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Email Account ‘Unusual Sign-In Activity’ Phishing Scam

by Brett M. Christensen

According to this supposed warning message, which purports to be from ‘Email Account Protection”, there was an unusual sign-in on your email account.

The notification claims that an online service was granted access to your email account. It urges you to click a button to sign in and secure your account.

However, the message is not from your email service provider. It is a phishing scam designed to steal your email account login credentials.

If you fall for the ruse and click the link, you will be taken to a fraudulent website that hosts a fake login form. The form, which displays a “Session Expired” message, asks for your email account password.

Scammers can collect your email address and password and use it to gain access to your account. They can then use the compromised account to distribute scam, spam, and malware emails that look like you sent them. They may also be able to use the same login details to access linked services such as app stores and online file storage.

Genuine email service providers may sometimes send you notifications if they detect unusual or suspicious activity on your account. However, they will not instruct you to click a link and provide sensitive information such as account passwords.

It is best to login to your online accounts by entering the address into your browser’s address bar or via a trusted app.

 

A screenshot of the scam email:

Account Protection Phishing Scam Email

A screenshot of the scam login page:

Emil Account protection Fake Login Page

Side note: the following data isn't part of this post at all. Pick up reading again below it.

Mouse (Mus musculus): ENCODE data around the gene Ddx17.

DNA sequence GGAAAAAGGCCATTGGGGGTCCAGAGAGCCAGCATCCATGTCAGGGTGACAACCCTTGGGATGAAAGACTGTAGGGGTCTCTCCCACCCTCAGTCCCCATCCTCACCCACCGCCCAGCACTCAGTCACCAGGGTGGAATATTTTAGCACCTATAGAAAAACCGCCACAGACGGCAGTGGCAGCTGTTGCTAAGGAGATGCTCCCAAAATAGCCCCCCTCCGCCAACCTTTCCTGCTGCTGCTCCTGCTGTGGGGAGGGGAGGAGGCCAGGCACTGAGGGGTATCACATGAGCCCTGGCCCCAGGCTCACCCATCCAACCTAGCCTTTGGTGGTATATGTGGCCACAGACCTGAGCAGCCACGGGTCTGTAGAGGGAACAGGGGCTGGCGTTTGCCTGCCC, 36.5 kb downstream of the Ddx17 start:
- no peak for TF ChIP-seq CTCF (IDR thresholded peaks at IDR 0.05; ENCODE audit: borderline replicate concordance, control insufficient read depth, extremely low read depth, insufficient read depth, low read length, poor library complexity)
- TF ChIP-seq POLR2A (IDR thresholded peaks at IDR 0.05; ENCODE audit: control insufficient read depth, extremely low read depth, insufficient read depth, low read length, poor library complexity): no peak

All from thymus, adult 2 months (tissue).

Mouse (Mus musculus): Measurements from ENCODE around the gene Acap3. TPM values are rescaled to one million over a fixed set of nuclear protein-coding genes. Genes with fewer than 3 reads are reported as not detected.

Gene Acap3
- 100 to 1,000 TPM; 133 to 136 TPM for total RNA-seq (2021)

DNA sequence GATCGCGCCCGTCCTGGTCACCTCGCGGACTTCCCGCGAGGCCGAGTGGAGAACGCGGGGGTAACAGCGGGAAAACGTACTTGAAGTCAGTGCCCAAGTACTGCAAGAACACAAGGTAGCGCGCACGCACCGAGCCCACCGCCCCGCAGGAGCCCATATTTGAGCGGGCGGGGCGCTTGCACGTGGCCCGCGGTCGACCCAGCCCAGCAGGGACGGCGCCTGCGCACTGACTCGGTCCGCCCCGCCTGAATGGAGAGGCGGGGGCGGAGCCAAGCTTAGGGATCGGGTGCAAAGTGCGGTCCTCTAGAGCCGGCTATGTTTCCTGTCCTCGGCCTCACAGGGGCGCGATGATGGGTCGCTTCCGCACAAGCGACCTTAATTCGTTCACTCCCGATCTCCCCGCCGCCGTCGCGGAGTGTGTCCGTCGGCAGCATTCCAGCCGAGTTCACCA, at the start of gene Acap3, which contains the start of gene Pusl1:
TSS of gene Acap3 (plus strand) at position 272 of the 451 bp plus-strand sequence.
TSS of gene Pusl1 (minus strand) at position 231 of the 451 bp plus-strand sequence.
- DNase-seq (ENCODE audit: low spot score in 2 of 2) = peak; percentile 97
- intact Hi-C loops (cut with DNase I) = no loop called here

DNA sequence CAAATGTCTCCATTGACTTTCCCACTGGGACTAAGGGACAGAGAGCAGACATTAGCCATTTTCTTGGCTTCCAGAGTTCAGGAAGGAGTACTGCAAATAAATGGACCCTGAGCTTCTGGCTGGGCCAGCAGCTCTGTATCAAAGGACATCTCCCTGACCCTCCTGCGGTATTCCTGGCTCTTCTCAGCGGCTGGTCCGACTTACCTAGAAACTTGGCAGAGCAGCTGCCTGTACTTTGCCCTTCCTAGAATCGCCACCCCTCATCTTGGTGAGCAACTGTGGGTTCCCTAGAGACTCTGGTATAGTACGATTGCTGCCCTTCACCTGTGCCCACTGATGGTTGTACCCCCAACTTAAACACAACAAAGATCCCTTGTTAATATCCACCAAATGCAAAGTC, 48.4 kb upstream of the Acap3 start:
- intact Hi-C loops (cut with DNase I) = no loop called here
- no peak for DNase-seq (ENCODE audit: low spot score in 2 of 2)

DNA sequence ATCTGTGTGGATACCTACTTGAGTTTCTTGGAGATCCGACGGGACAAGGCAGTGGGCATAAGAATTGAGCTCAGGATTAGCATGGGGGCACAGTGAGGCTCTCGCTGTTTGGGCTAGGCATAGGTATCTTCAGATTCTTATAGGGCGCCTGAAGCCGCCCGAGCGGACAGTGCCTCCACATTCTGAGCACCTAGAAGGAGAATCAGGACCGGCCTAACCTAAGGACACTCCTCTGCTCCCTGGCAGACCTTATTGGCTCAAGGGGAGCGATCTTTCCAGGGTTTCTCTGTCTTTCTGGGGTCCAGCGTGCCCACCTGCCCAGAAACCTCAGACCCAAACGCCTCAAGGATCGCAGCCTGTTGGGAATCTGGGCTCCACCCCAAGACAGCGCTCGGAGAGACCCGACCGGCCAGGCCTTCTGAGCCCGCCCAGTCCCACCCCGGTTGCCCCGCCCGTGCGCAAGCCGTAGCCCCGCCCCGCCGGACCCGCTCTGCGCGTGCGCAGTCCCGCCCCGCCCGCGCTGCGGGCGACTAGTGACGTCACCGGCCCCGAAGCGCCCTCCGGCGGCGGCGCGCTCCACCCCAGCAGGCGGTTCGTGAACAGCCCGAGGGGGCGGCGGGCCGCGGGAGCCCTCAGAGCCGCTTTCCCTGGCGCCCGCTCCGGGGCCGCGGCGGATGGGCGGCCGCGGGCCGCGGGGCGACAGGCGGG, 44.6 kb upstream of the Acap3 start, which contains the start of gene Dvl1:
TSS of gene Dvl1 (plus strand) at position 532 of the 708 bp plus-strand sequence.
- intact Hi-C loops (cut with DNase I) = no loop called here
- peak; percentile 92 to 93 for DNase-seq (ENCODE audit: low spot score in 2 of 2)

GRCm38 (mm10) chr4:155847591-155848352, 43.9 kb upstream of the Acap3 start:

Transcript of the scam email:

WARNING: Unusual sign-in activity on your email account [removed]

Email account protection

… was granted access to your Email Account
[removed]

If you did not grant access, you should check this activity and secure your account.

Sign In Email

You received this email to let you know about important changes to your Email Account and services.
© 2019 Email Services LLC, 1600 Amphitheatre Parkway, Mountain View, CA 94043, USA

 



Importance Notice

After considerable thought and with an ache in my heart, I have decided that the time has come to close down the Hoax-Slayer website.

These days, the site does not generate enough revenue to cover expenses, and I do not have the financial resources to sustain it going forward.

Moreover, I now work long hours in a full-time and physically taxing job, so maintaining and managing the website and publishing new material has become difficult for me.

And finally, after 18 years of writing about scams and hoaxes, I feel that it is time for me to take my fingers off the keyboard and focus on other projects and pastimes.

When I first started Hoax-Slayer, I never dreamed that I would still be working on the project all these years later or that it would become such an important part of my life. It's been a fantastic and engaging experience and one that I will always treasure.

I hope that my work over the years has helped to make the Internet a little safer and thwarted the activities of at least a few scammers and malicious pranksters.

A Big Thank You

I would also like to thank all of those wonderful people who have supported the project by sharing information from the site, contributing examples of scams and hoaxes, offering suggestions, donating funds, or helping behind the scenes.

I would especially like to thank David White for his tireless contribution to the Hoax-Slayer Facebook Page over many years. David's support has been invaluable, and I can not thank him enough.

Closing Date

Hoax-Slayer will still be around for a few weeks while I wind things down. The site will go offline on May 31, 2021. While I will not be publishing any new posts, you can still access existing material on the site until the date of closure.

Thank you, one and all!

Brett Christensen,
Hoax-Slayer